Bitcoin ATMs are an increasingly popular solution for acquiring Bitcoins because of their convenience and simplicity. According to Coin ATM Radar, there are nearly 250 operating bitcoin ATMs across the globe.
The U.S. has been behind the curve when it comes to this technology. The first ATM in the states went live in February while it was only earlier this summer that New York City, one of the top digital currency markets, saw its first bitcoin ATM.
Map of Bitcoin ATMs around the world. (Source: Coin ATM Radar)
Bitcoin ATM Basics
Typically, bitcoin ATM users begin by verifying their Bitcoin Wallet. This involves scanning a QR code usually displayed on their smartphone. Once verified, users then insert cash into the ATM and submit to complete the transaction. The machine then deposits the appropriate amount of bitcoins into their digital wallet based on the exchange rate. Bitcoin ATMs are generally connected to digital currency exchanges (where they derive their exchange rates), and charge a fee for the convenience.
A majority of bitcoin ATMs currently only operate in one direction: by accepting fiat currency in and depositing bitcoins out into the user’s digital wallet. However, there are bi-directional ATMs that can accept bitcoin in exchange for fiat currency .
ATM Manufacturers and Next-Gen Features
There are twenty-seven noted bitcoin ATM manufacturers, but only about half of those have their machines installed and functional. When they are installed in a local business, that business is responsible for keeping the machines stocked with cash and complying with local regulations.
Bitcoin Examiner recently took a closer look at the eight most prominent brands currently operating: Robocoin, Lamassu, Genesis1, Coinplug, Umbrellab, PayMaQ, BTM and BTC-O-MATIC. Some highlights include:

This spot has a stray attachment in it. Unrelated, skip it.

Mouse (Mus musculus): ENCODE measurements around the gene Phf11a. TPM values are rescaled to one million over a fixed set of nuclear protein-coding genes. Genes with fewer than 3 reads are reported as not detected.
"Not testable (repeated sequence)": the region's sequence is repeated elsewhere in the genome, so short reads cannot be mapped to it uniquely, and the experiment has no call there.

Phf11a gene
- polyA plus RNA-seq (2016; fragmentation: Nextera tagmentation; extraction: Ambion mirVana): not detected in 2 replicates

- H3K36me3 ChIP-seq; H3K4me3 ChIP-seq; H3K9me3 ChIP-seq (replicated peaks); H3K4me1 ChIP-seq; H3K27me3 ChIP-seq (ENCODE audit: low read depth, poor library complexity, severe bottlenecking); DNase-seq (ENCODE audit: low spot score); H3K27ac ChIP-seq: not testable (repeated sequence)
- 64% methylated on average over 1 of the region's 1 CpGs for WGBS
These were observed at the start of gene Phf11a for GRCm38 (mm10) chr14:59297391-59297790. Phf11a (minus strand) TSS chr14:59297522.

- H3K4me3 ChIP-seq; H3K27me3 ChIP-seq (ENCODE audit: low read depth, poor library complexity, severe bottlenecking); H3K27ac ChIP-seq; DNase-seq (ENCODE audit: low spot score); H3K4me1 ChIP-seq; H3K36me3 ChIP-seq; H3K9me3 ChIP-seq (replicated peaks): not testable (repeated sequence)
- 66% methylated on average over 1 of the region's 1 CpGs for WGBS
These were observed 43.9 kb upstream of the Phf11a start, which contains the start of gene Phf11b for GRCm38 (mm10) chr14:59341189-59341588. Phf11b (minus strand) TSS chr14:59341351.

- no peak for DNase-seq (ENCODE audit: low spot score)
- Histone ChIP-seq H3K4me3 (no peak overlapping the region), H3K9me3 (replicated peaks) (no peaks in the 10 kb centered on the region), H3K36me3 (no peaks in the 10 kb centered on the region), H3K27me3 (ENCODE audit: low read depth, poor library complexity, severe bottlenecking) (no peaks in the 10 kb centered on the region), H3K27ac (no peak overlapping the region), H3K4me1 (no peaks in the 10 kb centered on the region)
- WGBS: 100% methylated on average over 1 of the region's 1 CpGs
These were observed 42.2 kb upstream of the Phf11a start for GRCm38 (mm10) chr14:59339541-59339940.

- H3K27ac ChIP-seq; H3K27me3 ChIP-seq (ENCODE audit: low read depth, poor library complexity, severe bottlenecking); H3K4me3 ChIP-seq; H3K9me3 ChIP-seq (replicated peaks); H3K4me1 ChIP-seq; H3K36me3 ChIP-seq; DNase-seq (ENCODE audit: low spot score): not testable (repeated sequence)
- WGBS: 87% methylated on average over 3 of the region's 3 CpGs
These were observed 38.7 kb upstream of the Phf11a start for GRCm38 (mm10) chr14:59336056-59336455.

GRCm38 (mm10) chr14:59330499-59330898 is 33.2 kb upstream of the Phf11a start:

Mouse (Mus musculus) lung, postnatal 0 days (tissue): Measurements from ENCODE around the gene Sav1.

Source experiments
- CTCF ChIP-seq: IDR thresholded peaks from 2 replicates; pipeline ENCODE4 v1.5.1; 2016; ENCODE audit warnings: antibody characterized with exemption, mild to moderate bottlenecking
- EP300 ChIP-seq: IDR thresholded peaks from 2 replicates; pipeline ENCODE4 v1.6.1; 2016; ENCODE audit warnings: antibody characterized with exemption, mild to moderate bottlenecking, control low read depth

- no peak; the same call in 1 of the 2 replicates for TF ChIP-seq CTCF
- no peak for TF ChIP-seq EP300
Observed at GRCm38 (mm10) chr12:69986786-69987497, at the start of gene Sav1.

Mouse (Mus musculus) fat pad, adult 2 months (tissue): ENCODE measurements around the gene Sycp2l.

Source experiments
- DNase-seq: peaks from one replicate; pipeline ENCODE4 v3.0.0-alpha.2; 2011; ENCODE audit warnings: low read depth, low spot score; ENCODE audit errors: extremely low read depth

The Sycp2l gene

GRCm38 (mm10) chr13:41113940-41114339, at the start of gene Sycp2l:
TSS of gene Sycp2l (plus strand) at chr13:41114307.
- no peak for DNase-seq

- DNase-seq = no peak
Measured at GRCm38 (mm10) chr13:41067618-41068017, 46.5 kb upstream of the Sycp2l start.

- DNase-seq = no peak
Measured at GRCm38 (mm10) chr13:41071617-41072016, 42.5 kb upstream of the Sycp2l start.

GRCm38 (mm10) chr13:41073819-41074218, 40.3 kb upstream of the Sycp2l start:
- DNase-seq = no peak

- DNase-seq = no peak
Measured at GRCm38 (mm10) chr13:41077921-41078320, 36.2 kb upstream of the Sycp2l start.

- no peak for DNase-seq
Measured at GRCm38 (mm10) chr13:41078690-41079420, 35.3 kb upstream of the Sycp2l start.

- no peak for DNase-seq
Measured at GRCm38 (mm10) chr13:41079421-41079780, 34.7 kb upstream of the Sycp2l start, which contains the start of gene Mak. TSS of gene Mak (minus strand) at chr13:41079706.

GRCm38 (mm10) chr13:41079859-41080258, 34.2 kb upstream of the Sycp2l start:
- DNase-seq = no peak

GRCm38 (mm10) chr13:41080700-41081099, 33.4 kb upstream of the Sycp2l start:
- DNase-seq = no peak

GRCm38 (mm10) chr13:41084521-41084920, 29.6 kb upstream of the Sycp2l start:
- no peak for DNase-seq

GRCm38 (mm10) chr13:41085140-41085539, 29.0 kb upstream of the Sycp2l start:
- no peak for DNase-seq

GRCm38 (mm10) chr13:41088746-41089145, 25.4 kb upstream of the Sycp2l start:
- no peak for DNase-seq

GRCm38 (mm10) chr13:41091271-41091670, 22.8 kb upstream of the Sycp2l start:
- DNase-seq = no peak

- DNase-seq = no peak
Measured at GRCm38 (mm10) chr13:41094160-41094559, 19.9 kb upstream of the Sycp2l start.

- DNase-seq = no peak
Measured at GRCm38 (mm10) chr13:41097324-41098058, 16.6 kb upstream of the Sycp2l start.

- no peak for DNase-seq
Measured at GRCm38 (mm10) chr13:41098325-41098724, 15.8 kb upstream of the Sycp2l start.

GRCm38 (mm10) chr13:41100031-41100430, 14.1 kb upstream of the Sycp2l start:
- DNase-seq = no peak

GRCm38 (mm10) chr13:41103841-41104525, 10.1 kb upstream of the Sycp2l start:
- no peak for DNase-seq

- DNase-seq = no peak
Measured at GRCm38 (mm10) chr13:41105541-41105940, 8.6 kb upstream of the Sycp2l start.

Robocoin is updating its machines to allow users to easily send digital currency directly to any person using just a phone number.
Lamassu machines currently accept fiat currency from over 200 countries in exchange for bitcoin.
Genesis1 machines were noted as some of the most advanced, due to features such as a “magnetic/EMV card reader, a 1,700 to 6,800 note Bank-grade cash dispensing system and an optional fingerprint reader.”
Like all things bitcoin, operating a bitcoin ATM comes with some regulatory hurdles. Bitcoin ATM operators must have money transmitter licenses, and must be a registered money transfer service in compliance with state and federal money transfer laws.
In Switzerland, the Swiss Financial Market Supervisory Authority has taken a very hands-on approach to bitcoin ATMs. In the states, New York’s BitLicense regulations, if enacted, could impact those looking to operate these machines as well. On the other hand, some countries, such as Spain, have little to no digital currency regulations, making it attractive location to install many of these machines.
Regardless of the ongoing regulatory issues, new bitcoin ATMs continue to pop up around the world. ATMs make digital currency more easily accessible and the simplicity of the transaction process can help boost adoption worldwide.